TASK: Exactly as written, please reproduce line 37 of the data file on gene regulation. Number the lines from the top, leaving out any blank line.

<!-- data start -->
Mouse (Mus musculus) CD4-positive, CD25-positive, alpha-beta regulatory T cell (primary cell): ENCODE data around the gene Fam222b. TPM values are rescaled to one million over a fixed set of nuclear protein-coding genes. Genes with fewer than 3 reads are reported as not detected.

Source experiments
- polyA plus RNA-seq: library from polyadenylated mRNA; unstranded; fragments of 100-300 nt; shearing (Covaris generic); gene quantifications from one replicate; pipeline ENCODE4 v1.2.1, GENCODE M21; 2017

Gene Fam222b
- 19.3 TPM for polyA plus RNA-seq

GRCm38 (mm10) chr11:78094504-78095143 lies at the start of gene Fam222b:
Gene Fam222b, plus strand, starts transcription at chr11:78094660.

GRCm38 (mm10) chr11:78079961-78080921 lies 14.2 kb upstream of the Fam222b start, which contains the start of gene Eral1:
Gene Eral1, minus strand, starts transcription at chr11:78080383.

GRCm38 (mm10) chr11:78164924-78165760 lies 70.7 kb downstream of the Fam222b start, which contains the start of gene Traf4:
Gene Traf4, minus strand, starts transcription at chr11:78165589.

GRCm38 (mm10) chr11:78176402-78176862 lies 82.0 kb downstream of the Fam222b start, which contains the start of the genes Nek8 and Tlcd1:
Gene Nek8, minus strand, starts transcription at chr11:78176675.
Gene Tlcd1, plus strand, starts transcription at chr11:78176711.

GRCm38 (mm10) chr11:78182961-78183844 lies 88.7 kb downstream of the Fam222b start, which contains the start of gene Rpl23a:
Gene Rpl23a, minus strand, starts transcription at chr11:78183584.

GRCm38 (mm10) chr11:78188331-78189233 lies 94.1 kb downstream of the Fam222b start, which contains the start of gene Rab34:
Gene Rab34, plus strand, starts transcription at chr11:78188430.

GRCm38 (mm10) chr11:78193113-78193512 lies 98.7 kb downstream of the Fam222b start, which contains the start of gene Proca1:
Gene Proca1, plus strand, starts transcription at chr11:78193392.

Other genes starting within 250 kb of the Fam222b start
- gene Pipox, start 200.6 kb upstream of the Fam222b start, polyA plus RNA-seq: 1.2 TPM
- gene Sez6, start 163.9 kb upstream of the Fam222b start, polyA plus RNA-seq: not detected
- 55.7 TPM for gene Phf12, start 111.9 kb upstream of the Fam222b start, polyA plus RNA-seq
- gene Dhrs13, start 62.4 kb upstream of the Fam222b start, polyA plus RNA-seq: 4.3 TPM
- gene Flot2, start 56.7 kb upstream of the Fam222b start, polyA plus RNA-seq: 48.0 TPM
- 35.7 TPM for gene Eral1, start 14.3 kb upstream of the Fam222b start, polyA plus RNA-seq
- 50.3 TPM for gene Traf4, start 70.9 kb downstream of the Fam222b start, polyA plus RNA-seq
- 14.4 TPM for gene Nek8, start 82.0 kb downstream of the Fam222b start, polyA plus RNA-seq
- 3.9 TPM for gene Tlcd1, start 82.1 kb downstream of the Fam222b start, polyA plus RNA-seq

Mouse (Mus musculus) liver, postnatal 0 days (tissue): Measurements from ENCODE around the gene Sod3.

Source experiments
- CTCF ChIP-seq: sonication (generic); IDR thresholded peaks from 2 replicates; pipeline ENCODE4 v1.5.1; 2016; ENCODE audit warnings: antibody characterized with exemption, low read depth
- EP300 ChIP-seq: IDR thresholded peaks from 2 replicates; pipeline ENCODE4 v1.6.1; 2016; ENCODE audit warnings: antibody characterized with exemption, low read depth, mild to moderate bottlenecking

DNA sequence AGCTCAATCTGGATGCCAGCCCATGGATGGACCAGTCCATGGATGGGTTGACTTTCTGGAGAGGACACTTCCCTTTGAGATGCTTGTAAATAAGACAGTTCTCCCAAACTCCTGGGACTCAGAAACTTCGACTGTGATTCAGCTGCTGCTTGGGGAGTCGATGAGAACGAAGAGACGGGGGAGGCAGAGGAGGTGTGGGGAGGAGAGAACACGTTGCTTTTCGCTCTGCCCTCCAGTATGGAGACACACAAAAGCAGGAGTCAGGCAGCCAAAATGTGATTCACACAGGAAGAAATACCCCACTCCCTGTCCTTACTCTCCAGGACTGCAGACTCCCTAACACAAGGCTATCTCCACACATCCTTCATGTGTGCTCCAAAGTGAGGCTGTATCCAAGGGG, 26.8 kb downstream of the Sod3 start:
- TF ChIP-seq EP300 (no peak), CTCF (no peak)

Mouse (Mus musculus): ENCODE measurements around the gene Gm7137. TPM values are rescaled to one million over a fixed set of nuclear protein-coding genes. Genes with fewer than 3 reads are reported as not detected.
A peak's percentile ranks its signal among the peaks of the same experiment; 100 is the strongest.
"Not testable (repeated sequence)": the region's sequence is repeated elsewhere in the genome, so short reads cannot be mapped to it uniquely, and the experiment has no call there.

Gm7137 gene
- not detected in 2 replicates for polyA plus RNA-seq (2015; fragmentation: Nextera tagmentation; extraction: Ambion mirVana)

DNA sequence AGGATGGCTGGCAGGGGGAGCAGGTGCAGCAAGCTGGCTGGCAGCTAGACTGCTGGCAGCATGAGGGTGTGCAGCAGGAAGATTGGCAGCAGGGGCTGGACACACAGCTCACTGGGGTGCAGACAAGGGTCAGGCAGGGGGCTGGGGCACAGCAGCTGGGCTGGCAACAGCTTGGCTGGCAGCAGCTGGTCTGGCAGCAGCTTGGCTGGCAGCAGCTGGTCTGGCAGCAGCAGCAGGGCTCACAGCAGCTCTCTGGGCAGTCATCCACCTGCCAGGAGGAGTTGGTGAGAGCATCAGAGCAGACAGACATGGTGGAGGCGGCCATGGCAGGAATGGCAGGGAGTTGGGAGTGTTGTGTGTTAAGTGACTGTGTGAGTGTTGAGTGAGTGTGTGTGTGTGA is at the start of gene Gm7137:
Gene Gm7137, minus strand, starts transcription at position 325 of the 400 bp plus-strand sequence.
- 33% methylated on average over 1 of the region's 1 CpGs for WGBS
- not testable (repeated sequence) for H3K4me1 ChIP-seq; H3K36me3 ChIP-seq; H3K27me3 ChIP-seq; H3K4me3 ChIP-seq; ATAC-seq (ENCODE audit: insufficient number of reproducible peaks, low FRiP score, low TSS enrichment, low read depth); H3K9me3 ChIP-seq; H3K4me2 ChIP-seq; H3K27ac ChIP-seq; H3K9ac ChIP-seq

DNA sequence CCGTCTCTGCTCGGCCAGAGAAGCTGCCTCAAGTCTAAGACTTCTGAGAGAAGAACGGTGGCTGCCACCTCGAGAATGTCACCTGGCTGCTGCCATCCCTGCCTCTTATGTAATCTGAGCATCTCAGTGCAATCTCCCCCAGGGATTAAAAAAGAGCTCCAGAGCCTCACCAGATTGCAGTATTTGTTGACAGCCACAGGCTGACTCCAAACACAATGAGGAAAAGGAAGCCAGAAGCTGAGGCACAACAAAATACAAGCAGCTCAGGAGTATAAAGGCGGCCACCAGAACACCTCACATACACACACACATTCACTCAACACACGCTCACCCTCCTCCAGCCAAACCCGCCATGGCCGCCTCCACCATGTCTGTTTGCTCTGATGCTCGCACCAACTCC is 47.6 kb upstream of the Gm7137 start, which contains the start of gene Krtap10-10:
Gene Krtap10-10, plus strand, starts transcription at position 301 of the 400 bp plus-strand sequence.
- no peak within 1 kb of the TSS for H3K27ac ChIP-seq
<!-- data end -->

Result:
Mouse (Mus musculus): ENCODE measurements around the gene Gm7137. TPM values are rescaled to one million over a fixed set of nuclear protein-coding genes. Genes with fewer than 3 reads are reported as not detected.